• use PCL substituting knee for incompetent PCL or dyskinetic femoral rollback
        • to compensate for the lack of rollback, newer designs move the point of contact (where femoral condyle rests) more posterior and have a steeper posterior slope to aid with flexion
  • Polyethylene sterilization
    • Radiation
      • gamma radiation is the most common form of polyethylene sterilization
        • results in oxidized PE which wears poorly and results in osteolysis
      • oxidation vs. cross linking
        • presence of oxygen determines pathway following free radical formation
          • oxygen rich environment
            • PE becomes oxidized
              • leads to early failure due to
                • subsurface delamination
                • pitting
                • fatigue strength/cracking
          • oxygen depleted environment
            • PE becomes cross linked
              • improved resistance to adhesive and abrasive wear
              • decrease in mechanical properties (decreased ductility and fatigue resistance)
              • greater risk of catastrophic failure under high loads
            • methods to obtain
              • packing via argon, nitrogen
              • packing in vacuum environment
      • Removal of free radicals
        • thermal stabilization/remelting
          • removes free radicals formed during the radiation sterilization process for cross-linking
            • most effective means of removing free radicals as it occurs above the PE melting point
          • changes the PE from its partial crystalline state to its amorphous state
            • disadvantage is that it reduces the mechanical properties of the material
        • annealing
          • maintaines its mechanical property
          • less effective at removing free radicals as it occurs below the PE melting point
            • leaves the PE more susceptible to oxidation
    • Solution
      • irradiate PE in inert gas or vacuum to minimize oxidation
  • Polyethylene manufacturing
    • Introduction
      • cutting tools can disrupt chemical bonds of PE
    • Fabrication methods
      • ram bar extrusion and machining
        • UHMWPE powder fed into heated chamber, ram pushes powed into heated cylinder barrel, forming a cylindrical rod, cut into 10ft lengths for sale
        • implants are machined from the cylindrical bar stock
        • leads to variations in PE quality within the bar
      • calcium stearate additive
        • leads to fusion defects in PE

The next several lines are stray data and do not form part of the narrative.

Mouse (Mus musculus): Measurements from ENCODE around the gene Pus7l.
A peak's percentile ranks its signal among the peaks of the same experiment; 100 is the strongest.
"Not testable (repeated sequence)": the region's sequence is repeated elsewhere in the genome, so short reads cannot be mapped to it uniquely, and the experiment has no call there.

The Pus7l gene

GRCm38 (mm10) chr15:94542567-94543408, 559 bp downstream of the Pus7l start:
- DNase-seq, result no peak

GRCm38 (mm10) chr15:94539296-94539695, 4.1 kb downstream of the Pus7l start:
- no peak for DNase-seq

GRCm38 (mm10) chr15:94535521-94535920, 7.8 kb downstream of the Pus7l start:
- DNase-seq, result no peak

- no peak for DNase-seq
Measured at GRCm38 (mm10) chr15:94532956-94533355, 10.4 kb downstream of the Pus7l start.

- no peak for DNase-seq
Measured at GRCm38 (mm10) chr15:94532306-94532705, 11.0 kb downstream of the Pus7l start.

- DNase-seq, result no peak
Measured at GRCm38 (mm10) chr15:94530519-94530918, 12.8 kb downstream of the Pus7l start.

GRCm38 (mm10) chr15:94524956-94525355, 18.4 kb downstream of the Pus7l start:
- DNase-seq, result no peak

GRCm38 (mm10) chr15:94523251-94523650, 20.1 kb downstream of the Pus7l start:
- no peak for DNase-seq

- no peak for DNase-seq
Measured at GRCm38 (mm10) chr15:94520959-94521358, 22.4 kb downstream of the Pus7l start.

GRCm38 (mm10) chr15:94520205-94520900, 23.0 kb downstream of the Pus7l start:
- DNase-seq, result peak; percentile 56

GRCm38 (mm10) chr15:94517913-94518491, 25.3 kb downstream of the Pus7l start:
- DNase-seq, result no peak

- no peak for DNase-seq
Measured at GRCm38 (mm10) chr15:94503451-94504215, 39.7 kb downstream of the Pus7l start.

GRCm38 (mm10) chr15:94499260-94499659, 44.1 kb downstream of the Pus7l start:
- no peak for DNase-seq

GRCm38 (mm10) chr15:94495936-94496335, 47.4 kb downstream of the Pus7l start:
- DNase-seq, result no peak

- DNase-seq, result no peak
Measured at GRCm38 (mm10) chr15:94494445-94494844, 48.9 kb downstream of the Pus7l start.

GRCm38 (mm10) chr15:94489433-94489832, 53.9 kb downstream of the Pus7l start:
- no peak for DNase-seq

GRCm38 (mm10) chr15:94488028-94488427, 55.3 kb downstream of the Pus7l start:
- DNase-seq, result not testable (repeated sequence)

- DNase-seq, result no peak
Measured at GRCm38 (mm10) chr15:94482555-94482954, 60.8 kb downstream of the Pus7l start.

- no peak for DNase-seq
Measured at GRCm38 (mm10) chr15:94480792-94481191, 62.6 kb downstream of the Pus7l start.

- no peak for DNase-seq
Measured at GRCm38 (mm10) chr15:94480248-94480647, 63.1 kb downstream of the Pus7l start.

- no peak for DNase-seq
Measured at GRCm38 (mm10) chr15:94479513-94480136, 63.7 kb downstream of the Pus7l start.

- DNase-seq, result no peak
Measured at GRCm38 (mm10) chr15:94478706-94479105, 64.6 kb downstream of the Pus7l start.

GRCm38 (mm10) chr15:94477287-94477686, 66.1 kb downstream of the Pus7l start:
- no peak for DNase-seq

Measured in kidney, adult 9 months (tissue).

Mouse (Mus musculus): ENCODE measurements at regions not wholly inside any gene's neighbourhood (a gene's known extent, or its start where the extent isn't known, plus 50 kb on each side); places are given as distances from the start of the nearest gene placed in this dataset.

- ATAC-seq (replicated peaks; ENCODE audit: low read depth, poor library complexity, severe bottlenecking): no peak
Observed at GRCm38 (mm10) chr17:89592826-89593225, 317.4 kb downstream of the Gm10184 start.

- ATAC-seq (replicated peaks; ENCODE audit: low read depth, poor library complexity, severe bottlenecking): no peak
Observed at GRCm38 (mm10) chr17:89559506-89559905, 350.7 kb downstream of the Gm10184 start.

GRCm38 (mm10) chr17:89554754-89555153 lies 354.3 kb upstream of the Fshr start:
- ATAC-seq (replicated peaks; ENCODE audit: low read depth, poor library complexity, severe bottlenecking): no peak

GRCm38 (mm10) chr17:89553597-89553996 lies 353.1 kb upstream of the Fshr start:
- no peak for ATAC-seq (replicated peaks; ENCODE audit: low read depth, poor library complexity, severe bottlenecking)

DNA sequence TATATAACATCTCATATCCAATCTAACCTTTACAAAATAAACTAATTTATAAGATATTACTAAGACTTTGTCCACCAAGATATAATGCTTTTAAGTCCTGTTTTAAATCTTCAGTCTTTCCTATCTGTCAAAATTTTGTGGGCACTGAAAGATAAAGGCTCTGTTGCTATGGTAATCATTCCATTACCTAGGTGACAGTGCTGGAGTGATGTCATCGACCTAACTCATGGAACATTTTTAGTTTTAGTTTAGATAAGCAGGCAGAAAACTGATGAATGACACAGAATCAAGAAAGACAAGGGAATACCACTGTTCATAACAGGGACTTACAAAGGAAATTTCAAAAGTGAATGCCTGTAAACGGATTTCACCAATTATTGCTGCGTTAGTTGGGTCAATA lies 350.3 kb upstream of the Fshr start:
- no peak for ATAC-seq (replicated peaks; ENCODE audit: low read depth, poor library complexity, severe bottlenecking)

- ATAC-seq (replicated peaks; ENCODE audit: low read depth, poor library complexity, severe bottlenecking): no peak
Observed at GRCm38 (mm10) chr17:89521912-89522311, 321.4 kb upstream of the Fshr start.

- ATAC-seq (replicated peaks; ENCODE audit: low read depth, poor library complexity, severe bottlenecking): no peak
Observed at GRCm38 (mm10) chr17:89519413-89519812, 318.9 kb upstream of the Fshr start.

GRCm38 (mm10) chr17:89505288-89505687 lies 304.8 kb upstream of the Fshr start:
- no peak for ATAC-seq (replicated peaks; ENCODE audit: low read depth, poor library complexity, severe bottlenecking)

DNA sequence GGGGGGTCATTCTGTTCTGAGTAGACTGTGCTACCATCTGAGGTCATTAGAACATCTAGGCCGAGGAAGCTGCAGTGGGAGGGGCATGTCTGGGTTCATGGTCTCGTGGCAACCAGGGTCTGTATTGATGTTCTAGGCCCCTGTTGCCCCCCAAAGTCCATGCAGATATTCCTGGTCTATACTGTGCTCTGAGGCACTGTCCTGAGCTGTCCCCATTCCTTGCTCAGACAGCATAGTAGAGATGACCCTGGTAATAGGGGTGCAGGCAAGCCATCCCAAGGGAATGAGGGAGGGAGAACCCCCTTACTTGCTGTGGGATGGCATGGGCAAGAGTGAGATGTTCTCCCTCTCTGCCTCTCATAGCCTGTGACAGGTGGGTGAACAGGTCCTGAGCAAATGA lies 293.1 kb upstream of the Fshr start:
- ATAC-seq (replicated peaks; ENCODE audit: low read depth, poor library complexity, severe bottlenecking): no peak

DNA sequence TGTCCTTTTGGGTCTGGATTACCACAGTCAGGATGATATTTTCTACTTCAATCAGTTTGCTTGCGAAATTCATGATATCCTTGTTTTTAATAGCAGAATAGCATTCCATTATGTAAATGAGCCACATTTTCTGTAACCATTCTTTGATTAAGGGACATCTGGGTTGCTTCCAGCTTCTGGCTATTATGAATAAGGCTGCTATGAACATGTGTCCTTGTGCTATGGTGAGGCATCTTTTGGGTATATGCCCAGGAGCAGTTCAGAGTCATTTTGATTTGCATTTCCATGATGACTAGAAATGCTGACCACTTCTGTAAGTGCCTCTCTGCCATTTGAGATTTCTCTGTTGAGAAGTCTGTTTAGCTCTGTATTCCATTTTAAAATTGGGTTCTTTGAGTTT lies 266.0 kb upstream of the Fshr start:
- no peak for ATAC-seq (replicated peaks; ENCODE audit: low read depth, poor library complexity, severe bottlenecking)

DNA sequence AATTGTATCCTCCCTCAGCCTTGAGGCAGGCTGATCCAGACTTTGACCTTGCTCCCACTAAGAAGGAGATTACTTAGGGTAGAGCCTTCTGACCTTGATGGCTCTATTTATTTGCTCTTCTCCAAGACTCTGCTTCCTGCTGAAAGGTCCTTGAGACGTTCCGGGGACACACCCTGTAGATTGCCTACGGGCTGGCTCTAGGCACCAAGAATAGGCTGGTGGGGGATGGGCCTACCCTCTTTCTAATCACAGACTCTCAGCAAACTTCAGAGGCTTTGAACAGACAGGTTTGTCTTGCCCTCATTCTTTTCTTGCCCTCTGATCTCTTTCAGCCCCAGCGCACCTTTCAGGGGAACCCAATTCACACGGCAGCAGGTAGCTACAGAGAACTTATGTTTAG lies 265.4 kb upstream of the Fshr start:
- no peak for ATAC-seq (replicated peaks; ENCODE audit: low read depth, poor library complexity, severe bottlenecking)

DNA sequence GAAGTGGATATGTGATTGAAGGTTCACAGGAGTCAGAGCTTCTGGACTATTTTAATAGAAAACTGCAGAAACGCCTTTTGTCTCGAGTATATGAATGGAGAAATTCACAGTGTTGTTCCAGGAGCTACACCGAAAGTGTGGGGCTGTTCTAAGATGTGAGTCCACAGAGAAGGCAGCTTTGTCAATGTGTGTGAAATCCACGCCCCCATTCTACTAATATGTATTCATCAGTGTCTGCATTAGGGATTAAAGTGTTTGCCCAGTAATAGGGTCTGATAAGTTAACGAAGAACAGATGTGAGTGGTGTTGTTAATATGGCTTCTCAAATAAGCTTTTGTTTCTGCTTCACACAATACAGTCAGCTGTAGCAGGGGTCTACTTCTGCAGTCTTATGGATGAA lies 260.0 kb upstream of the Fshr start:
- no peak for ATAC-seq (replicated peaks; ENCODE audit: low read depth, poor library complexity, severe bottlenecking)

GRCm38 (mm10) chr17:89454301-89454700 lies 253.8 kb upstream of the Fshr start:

• sheet compression molding
        • UHMWPE powder introduced into large 4' x 8' rectangular container to make sheets up to 8" thick
        • implants are machined from these molded sheets
      • direct compression molding/net shape
        • UHMWPE powder placed into a mold the shape of the final component, which is heated
        • best PE fabrication process
        • the net shape implant is removed and packaged
        • no external machining involved, implants have highly glossy surface finish
        • lower wear rates (50% wear rate of machined products)
          • slow, expensive
    • Cause of failure
      • machining shear forces cause subsurface region (1-2mm) stretching of PE chains
        • especially in amorphous regions > crystalline regions
      • PE chains are more susceptible to radiation resulting in greater oxidation in this region
        • leads to subsurface delamination and fatigue cracking
          • can show classic white band of oxidation in subsurface 1-2mm below articular surface
      • "Perfect storm" scenario for catastophic wear
        • metal-backed tibial baseplate with bone-conserving tibial bone cut (thin PE)
        • flat bearing design in coronal plane (low contact area with high contact load)
        • PCL retention with flat PE insert (high sliding wear)
        • ram bar PE with calcium stearate additive (fusion defects in PE)
        • gamma radiation sterilization in air (weakened mechanical properties of PE)
        • machined PE surface (cutting-tool stretch effect upon the PE)
    • Solution
      • use direct-compression molding of PE
        • performed by molding directly from PE powder to the desired product
        • results in less fatigue crack formation and propagation compared to ram bar extrusion
      • avoid machining of articular surface
1 of 4
1 of 22
Private Note

Attach Treatment Poll
Treatment poll is required to gain more useful feedback from members.
Please enter Question Text
Please enter at least 2 unique options
Please enter at least 2 unique options
Please enter at least 2 unique options